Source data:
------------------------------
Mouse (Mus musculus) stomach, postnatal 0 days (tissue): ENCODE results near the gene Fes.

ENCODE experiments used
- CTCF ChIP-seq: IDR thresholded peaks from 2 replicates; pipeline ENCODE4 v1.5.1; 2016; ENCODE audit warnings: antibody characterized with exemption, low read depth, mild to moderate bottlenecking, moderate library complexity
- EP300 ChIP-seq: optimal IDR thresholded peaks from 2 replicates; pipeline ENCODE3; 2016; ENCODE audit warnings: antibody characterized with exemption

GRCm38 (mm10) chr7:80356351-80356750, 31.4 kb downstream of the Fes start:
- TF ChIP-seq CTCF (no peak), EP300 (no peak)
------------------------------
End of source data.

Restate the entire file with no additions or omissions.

Mouse (Mus musculus) stomach, postnatal 0 days (tissue): ENCODE results near the gene Fes.

ENCODE experiments used
- CTCF ChIP-seq: IDR thresholded peaks from 2 replicates; pipeline ENCODE4 v1.5.1; 2016; ENCODE audit warnings: antibody characterized with exemption, low read depth, mild to moderate bottlenecking, moderate library complexity
- EP300 ChIP-seq: optimal IDR thresholded peaks from 2 replicates; pipeline ENCODE3; 2016; ENCODE audit warnings: antibody characterized with exemption

GRCm38 (mm10) chr7:80356351-80356750, 31.4 kb downstream of the Fes start:
- TF ChIP-seq CTCF (no peak), EP300 (no peak)